Horizon Binning plot, the X-axis is time or depth and increases to the
right. The vertical axis is the horizon-attribute.
The mean is plotted
as a solid black line. The +/- 1 standard
deviations are plotted as error-bars with the dotted red lines.
2D GrAZ calculation
2D GrAZ is a method of
determining whether changes in the derived horizon attribute change abruptly in
the up-dip direction, at a specific Z value and, hopefully, due to a fluid
contact. To make this determination, the gradients of both the
interpreted Z values and of the extracted attributes are computed in 2D.
This produces 2 gradient vectors at each horizon grid location. A dot
product is formed using both vectors. The dot product can be put through a
Horizon Binning process to make a graph like the one seen in Figure 2, or can
be mapped directly, as shown in the example of Figure 3.
2D GrAZ relies on 2 assumptions. First, changes in the
water-leg response must be isotropic in map view, with respect to structural
dip. This means that locally the dot product with a structural gradient
vector should average to zero. Second, the assumption is made that a
change in the up-dip direction that occurs at a specific time or depth is
associated with a flat event, e.g. a fluid contact. This is the origin of
the peak of Figure
Figure 2: In an 2D GrAZ
plot after Horizon Binning, the X-axis is time or depth and increases to the
right. The vertical axis is the binned dot product of the gradient of the structure map
with the gradient of the seismic attribute. In the water-leg, isotropy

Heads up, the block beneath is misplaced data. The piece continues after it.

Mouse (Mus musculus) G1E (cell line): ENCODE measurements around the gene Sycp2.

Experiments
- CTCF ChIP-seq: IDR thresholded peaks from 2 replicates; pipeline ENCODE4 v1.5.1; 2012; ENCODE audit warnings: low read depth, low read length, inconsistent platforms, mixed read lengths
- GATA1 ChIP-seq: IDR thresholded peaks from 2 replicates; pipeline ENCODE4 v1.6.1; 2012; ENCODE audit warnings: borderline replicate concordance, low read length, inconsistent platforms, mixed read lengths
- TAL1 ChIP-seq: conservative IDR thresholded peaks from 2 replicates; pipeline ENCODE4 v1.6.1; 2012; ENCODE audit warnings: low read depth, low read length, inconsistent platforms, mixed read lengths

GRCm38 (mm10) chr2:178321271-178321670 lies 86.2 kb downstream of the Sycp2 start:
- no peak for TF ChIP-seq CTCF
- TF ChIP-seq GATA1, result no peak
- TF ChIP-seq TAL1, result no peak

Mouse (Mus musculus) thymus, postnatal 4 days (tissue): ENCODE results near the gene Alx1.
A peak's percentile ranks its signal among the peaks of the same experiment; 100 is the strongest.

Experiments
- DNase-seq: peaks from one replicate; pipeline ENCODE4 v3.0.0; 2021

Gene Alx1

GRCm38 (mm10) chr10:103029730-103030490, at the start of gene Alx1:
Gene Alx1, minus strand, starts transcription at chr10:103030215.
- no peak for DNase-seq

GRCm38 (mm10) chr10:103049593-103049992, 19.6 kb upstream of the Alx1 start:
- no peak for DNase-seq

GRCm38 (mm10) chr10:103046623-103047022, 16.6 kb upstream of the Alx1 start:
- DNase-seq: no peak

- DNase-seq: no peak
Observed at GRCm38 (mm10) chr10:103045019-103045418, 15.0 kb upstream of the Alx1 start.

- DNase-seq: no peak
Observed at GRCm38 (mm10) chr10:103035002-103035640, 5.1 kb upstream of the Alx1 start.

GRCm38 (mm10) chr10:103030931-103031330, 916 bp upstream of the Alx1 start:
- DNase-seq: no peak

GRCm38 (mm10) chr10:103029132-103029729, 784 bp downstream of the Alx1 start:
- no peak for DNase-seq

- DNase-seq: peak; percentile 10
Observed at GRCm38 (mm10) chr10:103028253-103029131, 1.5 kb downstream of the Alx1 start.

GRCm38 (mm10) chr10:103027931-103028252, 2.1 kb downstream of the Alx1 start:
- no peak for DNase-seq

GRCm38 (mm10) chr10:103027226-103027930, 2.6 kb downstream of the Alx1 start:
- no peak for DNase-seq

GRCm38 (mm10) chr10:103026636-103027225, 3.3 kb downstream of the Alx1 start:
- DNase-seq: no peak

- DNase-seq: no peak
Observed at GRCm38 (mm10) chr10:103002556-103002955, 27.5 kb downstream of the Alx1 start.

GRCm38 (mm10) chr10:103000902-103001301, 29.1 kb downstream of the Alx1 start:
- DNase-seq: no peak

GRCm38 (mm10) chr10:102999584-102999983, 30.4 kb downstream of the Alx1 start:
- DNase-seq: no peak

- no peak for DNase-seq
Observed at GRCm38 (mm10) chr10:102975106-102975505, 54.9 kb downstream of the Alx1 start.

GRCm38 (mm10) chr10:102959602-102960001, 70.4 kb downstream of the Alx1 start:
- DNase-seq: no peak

is inferred by a very small dot-product values to the right, down structure..
Figure 3: A 2D GrAZ dot product can be mapped. Shown is a 2D GrAZ calculation with contours over-lain. The location
of the anomaly (roughly north-sourth) corresponds
with an inferred fluid contact. Down-dip is to the north-east.
Note that the anomaly appears to break at likely fault locations.
size of the polygon area
Both Horizon Binning
and 2D GrAZ require enough points over a long enough Z-range to
accumulate statistics on a bin-by-bin basis. For instance, for 12 ms bins
and with at least 10 bins in the water-leg and 10 bins in the hydrocarbon-leg,
the mapped horizon must span 240 ms. Within each bin, one would prefer at
least 35 data points, for decent statistics. If the 3D bins are 110 ft x
110 ft, this means 9.7 ac per bin or about 100 acres for both the water-leg and
for the hydrocarbon-leg. The need for sufficient bins for statistics over
a Z range limits the utility of these tools for studying channel sands, low
relief structures and smaller fault-blocks.
Horizon Binning and
2D GrAZ are simple measurement techniques aimed at the question
of “Does the anomaly fit structure?” The calculations are simple, fast and
intellectually trivia. They do, however, introduce elements of rigor and
reproducibility in the anomaly analysis process. These techniques are not
“silver bullets,” but can logically augment a normal exploration and/or
development work-flow in many settings around the world.
The author would
like to thank OpenSpirit Corporation for permission to use the data analyzed in